Steel’s Creek Falls

Steel’s Creek flows off the east side of the Blue Ridge in the vicinity of Table Rock. The MST parallels the creek for several miles. The southern access point is from FS 228 off of NC 181 north of Glen Alpine. Follow this road until it ends which includes a wet crossing of a smaller stream (may be dangerous in high water) and a whole slew of campsites along Steel’s Creek.

View of Steel's Creek from MST
View of Steel’s Creek from MST

From the end of the road it’s a short walk along a trail to a swimming hole and small waterfall in the river. From here you have to figure out the best way across which is likely to be above the falls rock hopping. Across the river, you can pick up the MST and head north (MST-east) towards a whole bunch of waterfalls.

Steel's Creek Falls
Steel’s Creek Falls

Steel’s Creek Falls was very obvious to us in October foliage. It’s a huge cumulative drop through several steep gorge sections. It’s also rather dangerous to get near. This is the view from the MST. There are other view points but they generally involve some risk.

Rocks in Steel's Creek
Rocks in Steel’s Creek

Elsewhere along the hike there are some excellent swimming holes in the river and a lot of huge boulders to climb on in safer places than where the falls are. This is a pretty classic canyoneering river for the adventurous as well.

Hunt-Fish and Gragg Prong Falls

These falls are both located along a four mile section of the Mountains to Sea Trail in the Grandfather Mountain District of Pisgah Forest. That puts them somewhere north of Marion and southeast of Linville, and realistically you’re going to want a map. We left from the Hunt Fish Falls trail head from where it’s 0.7 miles (1.1 km) all downhill to the top of Hunt-Fish Falls.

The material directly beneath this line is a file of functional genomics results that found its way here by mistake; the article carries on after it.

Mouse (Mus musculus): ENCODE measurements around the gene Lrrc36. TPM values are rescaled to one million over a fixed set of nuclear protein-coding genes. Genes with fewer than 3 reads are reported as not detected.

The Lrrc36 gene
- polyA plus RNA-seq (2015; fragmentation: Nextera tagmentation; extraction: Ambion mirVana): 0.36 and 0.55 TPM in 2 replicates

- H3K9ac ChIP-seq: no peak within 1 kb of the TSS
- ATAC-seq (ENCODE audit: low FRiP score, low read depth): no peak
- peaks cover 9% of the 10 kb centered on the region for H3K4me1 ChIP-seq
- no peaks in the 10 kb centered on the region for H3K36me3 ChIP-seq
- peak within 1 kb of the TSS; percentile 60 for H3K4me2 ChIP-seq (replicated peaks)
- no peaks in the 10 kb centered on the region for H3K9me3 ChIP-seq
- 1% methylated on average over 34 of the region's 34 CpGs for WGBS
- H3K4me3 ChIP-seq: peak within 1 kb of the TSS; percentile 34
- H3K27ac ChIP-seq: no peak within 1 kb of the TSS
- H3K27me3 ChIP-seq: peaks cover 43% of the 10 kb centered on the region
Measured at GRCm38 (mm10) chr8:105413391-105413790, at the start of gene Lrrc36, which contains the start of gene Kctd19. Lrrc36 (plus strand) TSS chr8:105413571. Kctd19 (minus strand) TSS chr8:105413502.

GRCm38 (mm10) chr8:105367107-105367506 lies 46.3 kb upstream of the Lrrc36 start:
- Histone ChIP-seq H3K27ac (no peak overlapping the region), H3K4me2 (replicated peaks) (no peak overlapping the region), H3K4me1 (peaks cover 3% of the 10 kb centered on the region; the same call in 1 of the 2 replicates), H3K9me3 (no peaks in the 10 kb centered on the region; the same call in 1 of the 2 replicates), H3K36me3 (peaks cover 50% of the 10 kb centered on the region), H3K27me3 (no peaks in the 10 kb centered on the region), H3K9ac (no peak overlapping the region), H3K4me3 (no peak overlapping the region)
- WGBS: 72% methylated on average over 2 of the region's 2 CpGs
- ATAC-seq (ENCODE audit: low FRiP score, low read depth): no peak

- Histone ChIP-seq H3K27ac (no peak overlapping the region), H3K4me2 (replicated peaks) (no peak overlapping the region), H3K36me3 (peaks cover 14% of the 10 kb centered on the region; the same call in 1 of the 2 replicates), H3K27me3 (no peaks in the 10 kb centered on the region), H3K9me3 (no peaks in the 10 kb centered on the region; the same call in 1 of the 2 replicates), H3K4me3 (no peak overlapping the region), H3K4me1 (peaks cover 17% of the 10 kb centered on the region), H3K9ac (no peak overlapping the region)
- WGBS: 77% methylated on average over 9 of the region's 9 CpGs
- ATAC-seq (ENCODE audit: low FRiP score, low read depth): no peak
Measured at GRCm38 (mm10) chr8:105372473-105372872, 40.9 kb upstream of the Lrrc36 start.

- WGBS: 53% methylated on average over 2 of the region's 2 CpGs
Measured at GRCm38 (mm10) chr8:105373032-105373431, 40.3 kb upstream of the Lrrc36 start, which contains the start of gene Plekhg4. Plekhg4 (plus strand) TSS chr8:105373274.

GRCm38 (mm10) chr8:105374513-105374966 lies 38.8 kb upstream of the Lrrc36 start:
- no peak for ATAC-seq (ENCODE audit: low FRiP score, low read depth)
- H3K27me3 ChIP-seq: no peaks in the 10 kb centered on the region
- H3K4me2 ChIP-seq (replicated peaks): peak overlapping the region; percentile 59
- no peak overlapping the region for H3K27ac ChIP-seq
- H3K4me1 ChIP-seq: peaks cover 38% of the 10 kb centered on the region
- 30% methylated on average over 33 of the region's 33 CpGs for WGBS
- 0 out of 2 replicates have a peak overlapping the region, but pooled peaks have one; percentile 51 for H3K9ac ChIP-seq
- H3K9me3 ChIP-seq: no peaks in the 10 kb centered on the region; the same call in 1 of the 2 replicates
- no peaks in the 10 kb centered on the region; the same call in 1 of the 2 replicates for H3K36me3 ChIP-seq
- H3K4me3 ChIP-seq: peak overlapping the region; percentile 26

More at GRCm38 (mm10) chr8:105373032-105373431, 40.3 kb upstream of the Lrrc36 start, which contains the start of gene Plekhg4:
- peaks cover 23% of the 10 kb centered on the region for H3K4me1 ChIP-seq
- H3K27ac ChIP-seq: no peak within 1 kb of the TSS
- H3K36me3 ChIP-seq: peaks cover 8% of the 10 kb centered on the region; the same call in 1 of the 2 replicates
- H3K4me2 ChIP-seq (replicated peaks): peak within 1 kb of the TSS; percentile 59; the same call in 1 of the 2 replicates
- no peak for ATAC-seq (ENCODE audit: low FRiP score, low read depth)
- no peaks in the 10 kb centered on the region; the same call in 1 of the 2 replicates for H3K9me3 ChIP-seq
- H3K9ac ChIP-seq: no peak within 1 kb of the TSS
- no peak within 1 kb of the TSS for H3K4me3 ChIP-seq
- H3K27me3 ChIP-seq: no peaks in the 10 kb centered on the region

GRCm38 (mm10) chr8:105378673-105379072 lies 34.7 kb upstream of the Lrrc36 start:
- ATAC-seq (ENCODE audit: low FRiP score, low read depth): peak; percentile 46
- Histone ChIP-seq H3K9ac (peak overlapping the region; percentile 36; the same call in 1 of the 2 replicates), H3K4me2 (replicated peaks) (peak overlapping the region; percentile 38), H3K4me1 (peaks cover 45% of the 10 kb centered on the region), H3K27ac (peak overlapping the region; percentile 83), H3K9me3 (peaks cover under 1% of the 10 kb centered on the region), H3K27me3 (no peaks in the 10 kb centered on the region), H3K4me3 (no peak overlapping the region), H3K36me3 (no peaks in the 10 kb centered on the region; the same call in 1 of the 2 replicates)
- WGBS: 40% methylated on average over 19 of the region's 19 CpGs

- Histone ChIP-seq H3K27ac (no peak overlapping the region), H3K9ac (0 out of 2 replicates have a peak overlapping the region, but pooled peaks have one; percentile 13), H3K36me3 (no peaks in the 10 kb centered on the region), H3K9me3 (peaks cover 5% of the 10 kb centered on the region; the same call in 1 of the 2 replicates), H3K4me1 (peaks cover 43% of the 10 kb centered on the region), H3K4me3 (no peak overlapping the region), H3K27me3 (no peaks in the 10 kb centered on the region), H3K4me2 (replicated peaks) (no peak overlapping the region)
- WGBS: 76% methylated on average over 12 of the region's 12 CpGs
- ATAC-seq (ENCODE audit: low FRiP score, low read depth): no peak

Hunt-Fish Falls

There is a lovely swimming hole below the first two drops of the falls and above a final chute. This is quite kid friendly as it’s effectively a zero-entry beach into the pool.

If you continue along the MST, it follows the main stream to a wide campground area, crosses it and then goes up along a tributary called the Gragg Prong. There are three sets of falls between here and the next road crossing (Roseborough Rd.) This is not an easy trail in mid-summer. It is somewhat overgrown, there are stream crossings and rooty washed-out hill climbs. It’s between 2 and 2.5 miles from the Hunt Fish trailhead to Lower Gragg Prong Falls which looks like this.

Lower Gragg Prong Falls

This is a beautiful remote canyon section with great rocks for sunning. It is not as kid-friendly as Hunt Fish and it’s a scramble down the falls to the rocks which would probably be quite treacherous in higher water.

Middle Gragg Prong

Further upstream there is another good section of rocks and cascades which we will call Middle Gragg Prong Falls for lack of a better name. There is an Upper falls but we were doing an out and back and had spent so long playing in the river that we didn’t have time for that on this particular hike.

Middle Prong Wilderness

The Middle Prong Wilderness is the less-visited half of the Balsams. Shining Rock – just across 215 gets far more hikers. We’ve climbed Mt. Hardy in the past but from the other direction (Blue Ridge Parkway). This time we approached from NC 215.

MST in Middle Prong